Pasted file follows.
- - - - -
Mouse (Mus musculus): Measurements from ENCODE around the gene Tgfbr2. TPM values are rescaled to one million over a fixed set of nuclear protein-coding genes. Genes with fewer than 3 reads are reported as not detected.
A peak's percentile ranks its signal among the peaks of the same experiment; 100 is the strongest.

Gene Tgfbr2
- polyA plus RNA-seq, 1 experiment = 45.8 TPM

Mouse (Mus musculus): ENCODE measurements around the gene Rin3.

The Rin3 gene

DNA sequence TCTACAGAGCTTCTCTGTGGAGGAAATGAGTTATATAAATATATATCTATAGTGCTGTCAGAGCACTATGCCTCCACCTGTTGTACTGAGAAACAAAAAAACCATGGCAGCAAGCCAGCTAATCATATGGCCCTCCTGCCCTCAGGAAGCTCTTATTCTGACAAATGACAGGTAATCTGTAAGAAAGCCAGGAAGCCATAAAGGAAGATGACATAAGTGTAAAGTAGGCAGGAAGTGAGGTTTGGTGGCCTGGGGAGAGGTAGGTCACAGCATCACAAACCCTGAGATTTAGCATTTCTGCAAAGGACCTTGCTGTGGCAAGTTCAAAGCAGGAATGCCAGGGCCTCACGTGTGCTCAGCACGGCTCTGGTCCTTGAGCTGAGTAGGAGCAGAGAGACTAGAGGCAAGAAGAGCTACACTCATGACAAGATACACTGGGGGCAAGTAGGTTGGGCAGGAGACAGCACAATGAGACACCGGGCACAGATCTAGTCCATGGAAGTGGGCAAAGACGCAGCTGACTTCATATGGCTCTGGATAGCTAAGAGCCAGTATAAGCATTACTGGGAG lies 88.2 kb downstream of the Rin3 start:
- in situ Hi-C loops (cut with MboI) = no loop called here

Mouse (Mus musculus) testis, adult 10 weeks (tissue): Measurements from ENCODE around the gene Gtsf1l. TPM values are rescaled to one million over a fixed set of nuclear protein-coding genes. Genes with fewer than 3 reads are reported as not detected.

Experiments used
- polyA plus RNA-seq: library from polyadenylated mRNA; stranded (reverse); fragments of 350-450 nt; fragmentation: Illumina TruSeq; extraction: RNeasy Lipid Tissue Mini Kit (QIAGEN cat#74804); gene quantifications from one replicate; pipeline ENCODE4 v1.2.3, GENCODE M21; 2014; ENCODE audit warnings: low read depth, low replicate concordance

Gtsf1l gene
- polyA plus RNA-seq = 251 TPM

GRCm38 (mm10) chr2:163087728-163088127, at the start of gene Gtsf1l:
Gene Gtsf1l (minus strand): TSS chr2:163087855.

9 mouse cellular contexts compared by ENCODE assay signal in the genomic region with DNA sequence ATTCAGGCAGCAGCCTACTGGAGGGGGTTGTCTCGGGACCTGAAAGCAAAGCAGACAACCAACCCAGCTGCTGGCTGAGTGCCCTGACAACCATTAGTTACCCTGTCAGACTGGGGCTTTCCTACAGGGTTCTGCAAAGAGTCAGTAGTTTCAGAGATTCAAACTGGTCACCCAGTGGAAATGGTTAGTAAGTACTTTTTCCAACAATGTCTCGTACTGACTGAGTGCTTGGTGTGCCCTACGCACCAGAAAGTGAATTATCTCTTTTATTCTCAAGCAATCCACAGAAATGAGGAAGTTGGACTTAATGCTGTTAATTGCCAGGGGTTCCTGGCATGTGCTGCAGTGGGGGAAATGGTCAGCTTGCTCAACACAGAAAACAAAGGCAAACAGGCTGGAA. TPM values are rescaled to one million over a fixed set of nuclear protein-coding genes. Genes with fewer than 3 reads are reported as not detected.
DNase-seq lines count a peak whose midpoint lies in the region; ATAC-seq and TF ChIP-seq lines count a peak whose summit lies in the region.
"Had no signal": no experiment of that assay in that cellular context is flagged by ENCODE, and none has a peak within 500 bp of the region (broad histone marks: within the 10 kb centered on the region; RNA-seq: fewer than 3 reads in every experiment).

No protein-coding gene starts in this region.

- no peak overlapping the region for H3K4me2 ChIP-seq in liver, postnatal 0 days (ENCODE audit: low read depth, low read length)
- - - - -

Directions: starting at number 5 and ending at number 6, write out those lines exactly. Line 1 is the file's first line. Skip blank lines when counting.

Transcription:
Mouse (Mus musculus): ENCODE measurements around the gene Rin3.

The Rin3 gene